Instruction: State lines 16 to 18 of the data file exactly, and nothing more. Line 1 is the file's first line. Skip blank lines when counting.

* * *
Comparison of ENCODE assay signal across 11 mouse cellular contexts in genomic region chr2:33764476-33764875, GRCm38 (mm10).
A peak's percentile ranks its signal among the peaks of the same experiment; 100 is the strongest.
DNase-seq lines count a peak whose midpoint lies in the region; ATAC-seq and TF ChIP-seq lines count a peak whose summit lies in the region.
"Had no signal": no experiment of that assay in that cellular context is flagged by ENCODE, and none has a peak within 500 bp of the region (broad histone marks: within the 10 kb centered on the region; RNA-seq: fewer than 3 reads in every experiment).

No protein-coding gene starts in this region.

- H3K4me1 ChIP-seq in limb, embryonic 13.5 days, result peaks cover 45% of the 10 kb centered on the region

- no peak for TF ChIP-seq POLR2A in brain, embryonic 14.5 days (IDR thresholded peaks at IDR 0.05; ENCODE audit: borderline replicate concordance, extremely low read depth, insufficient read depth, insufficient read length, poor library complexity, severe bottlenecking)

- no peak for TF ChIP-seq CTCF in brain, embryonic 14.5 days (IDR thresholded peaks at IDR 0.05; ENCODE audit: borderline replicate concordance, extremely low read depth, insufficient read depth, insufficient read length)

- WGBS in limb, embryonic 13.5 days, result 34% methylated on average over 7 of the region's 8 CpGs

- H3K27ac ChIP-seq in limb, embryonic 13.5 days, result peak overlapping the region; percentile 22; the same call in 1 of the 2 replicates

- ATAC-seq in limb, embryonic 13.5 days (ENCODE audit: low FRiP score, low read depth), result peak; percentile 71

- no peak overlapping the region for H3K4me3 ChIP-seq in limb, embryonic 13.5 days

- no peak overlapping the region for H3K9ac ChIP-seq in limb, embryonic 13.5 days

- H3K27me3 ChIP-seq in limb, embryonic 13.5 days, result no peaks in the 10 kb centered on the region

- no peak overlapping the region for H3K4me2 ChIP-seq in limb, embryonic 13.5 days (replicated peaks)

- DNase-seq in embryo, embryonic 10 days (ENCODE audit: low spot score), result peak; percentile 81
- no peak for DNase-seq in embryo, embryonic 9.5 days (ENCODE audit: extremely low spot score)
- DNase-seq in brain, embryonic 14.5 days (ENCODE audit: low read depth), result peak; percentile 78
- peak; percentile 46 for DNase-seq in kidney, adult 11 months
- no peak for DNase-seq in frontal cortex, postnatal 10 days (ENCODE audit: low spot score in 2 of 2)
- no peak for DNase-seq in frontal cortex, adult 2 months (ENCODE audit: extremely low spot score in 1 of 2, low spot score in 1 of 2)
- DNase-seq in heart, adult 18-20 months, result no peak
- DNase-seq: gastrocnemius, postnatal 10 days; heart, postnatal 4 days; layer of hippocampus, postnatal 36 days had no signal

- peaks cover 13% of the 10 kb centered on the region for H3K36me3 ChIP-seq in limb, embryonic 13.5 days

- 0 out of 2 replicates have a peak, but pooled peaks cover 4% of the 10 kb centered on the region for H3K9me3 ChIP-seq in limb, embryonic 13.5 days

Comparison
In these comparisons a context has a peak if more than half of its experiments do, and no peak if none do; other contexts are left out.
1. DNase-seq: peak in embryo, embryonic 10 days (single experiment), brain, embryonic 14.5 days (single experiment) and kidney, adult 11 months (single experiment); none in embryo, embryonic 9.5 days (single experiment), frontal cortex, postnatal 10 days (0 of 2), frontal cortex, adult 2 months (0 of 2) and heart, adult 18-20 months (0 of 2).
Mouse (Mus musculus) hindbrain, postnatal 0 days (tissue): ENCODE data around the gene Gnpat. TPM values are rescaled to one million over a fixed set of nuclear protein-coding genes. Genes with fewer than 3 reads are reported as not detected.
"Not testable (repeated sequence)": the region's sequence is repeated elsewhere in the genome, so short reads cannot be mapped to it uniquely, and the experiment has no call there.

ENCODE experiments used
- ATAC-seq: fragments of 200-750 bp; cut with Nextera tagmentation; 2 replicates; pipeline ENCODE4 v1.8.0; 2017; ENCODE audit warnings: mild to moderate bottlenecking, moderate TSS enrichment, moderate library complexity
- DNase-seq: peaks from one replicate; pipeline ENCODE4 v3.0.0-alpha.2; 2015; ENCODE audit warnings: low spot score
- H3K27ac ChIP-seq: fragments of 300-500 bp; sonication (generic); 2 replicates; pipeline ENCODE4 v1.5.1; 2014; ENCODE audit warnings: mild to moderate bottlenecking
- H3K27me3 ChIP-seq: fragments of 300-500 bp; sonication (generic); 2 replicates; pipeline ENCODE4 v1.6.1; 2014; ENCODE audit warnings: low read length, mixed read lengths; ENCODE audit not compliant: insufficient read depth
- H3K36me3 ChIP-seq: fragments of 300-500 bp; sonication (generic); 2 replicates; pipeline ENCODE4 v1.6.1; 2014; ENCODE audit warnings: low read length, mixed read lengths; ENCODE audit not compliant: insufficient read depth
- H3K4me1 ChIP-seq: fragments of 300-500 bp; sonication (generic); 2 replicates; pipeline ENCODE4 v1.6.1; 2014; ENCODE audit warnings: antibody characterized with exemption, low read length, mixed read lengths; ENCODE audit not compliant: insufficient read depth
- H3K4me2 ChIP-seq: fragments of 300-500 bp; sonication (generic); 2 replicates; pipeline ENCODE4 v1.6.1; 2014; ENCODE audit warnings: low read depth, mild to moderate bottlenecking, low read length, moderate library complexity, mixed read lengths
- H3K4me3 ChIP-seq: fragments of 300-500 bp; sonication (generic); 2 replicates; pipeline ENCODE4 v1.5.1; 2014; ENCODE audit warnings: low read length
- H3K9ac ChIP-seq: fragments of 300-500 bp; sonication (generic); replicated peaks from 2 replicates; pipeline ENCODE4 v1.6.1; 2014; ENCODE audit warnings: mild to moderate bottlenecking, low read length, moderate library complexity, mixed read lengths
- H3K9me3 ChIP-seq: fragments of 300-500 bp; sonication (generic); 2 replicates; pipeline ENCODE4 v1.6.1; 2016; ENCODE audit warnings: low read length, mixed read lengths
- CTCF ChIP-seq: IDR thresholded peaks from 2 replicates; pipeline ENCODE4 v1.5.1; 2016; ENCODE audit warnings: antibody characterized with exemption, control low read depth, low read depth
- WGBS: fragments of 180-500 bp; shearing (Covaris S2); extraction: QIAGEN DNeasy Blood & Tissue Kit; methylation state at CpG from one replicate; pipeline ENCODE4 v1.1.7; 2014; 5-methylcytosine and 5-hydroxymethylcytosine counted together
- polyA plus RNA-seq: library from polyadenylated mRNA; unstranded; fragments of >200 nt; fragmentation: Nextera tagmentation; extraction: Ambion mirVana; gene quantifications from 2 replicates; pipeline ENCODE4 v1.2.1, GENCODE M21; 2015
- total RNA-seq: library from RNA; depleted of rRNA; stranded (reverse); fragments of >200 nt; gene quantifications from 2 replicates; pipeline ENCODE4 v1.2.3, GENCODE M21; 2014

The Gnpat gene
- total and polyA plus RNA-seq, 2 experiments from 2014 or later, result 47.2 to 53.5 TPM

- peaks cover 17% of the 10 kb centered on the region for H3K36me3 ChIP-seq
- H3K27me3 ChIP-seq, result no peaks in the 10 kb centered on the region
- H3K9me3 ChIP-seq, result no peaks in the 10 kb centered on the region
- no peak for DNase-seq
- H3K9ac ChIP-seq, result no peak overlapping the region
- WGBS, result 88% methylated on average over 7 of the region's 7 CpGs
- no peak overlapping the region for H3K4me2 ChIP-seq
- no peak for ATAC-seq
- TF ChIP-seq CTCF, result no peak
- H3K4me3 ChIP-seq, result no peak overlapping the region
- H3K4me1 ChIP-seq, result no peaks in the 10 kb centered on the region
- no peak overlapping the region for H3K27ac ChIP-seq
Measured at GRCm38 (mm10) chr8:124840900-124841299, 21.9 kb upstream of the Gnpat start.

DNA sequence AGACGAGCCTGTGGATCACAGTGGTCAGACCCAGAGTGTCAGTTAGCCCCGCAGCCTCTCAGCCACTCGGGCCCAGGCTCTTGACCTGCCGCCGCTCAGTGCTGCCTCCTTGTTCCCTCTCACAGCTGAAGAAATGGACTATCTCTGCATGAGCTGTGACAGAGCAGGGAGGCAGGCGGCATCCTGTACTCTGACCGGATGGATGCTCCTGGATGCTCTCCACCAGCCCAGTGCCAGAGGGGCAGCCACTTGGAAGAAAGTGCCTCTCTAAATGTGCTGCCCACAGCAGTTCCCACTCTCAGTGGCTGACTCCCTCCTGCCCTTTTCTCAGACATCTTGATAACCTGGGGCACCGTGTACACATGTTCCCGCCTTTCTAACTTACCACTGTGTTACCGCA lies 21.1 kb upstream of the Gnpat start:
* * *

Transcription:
- DNase-seq in embryo, embryonic 10 days (ENCODE audit: low spot score), result peak; percentile 81
- no peak for DNase-seq in embryo, embryonic 9.5 days (ENCODE audit: extremely low spot score)
- DNase-seq in brain, embryonic 14.5 days (ENCODE audit: low read depth), result peak; percentile 78